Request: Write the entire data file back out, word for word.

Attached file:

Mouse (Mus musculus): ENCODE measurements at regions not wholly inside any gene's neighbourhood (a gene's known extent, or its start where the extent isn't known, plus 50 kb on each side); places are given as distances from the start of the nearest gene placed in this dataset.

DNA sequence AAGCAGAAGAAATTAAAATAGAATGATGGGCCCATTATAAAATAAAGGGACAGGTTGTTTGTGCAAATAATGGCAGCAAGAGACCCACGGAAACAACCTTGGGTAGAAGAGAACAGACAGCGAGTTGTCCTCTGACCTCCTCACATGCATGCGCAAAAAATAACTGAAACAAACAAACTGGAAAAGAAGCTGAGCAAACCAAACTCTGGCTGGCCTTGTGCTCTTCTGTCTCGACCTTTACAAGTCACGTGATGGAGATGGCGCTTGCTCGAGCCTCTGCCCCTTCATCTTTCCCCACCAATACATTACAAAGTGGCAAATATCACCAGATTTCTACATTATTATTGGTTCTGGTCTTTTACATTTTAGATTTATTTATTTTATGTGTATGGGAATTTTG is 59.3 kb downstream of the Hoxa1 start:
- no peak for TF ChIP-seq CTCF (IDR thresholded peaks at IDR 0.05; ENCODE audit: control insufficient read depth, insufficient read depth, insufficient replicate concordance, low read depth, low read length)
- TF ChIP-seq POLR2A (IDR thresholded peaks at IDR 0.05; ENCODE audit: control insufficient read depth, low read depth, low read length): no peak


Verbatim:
Mouse (Mus musculus): ENCODE measurements at regions not wholly inside any gene's neighbourhood (a gene's known extent, or its start where the extent isn't known, plus 50 kb on each side); places are given as distances from the start of the nearest gene placed in this dataset.

DNA sequence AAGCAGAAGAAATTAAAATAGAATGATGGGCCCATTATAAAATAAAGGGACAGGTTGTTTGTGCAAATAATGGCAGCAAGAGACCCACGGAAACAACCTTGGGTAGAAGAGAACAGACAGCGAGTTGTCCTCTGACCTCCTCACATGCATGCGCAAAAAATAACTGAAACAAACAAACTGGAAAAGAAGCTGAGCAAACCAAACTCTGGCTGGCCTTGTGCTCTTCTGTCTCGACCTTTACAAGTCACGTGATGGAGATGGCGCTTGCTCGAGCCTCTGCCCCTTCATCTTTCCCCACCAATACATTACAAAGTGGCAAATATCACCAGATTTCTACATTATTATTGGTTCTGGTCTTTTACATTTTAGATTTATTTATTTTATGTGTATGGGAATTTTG is 59.3 kb downstream of the Hoxa1 start:
- no peak for TF ChIP-seq CTCF (IDR thresholded peaks at IDR 0.05; ENCODE audit: control insufficient read depth, insufficient read depth, insufficient replicate concordance, low read depth, low read length)
- TF ChIP-seq POLR2A (IDR thresholded peaks at IDR 0.05; ENCODE audit: control insufficient read depth, low read depth, low read length): no peak